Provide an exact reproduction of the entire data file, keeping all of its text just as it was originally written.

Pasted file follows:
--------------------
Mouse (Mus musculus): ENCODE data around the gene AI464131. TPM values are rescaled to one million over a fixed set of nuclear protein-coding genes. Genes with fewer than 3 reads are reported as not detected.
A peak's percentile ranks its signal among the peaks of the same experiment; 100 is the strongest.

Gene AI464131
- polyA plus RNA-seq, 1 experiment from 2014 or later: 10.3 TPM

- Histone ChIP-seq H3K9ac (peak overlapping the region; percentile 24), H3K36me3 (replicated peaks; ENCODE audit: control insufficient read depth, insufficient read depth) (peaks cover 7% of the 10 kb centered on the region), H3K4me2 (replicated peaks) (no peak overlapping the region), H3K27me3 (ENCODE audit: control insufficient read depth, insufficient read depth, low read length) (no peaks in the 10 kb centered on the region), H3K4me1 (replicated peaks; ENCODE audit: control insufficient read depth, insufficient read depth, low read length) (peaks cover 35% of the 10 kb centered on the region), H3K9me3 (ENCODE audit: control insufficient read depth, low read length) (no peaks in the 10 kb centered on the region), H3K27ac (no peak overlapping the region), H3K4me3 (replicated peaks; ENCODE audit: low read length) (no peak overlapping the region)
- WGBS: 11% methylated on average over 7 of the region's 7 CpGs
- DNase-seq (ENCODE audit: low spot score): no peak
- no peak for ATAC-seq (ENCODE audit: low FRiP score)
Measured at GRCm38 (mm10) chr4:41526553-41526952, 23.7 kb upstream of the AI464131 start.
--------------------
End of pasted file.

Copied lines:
Mouse (Mus musculus): ENCODE data around the gene AI464131. TPM values are rescaled to one million over a fixed set of nuclear protein-coding genes. Genes with fewer than 3 reads are reported as not detected.
A peak's percentile ranks its signal among the peaks of the same experiment; 100 is the strongest.

Gene AI464131
- polyA plus RNA-seq, 1 experiment from 2014 or later: 10.3 TPM

- Histone ChIP-seq H3K9ac (peak overlapping the region; percentile 24), H3K36me3 (replicated peaks; ENCODE audit: control insufficient read depth, insufficient read depth) (peaks cover 7% of the 10 kb centered on the region), H3K4me2 (replicated peaks) (no peak overlapping the region), H3K27me3 (ENCODE audit: control insufficient read depth, insufficient read depth, low read length) (no peaks in the 10 kb centered on the region), H3K4me1 (replicated peaks; ENCODE audit: control insufficient read depth, insufficient read depth, low read length) (peaks cover 35% of the 10 kb centered on the region), H3K9me3 (ENCODE audit: control insufficient read depth, low read length) (no peaks in the 10 kb centered on the region), H3K27ac (no peak overlapping the region), H3K4me3 (replicated peaks; ENCODE audit: low read length) (no peak overlapping the region)
- WGBS: 11% methylated on average over 7 of the region's 7 CpGs
- DNase-seq (ENCODE audit: low spot score): no peak
- no peak for ATAC-seq (ENCODE audit: low FRiP score)
Measured at GRCm38 (mm10) chr4:41526553-41526952, 23.7 kb upstream of the AI464131 start.